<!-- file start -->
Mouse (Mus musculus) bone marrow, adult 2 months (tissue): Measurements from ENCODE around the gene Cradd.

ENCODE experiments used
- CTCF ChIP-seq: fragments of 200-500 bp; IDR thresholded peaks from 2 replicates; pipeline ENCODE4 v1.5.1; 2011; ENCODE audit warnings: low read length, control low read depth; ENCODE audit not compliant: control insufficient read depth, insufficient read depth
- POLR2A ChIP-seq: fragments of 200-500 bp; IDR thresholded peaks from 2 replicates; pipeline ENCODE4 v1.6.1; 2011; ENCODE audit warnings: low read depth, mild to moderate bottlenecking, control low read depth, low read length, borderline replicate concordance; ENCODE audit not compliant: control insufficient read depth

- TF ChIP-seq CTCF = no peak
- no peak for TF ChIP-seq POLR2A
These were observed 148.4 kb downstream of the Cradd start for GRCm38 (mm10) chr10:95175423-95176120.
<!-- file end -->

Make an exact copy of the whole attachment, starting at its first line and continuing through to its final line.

Mouse (Mus musculus) bone marrow, adult 2 months (tissue): Measurements from ENCODE around the gene Cradd.

ENCODE experiments used
- CTCF ChIP-seq: fragments of 200-500 bp; IDR thresholded peaks from 2 replicates; pipeline ENCODE4 v1.5.1; 2011; ENCODE audit warnings: low read length, control low read depth; ENCODE audit not compliant: control insufficient read depth, insufficient read depth
- POLR2A ChIP-seq: fragments of 200-500 bp; IDR thresholded peaks from 2 replicates; pipeline ENCODE4 v1.6.1; 2011; ENCODE audit warnings: low read depth, mild to moderate bottlenecking, control low read depth, low read length, borderline replicate concordance; ENCODE audit not compliant: control insufficient read depth

- TF ChIP-seq CTCF = no peak
- no peak for TF ChIP-seq POLR2A
These were observed 148.4 kb downstream of the Cradd start for GRCm38 (mm10) chr10:95175423-95176120.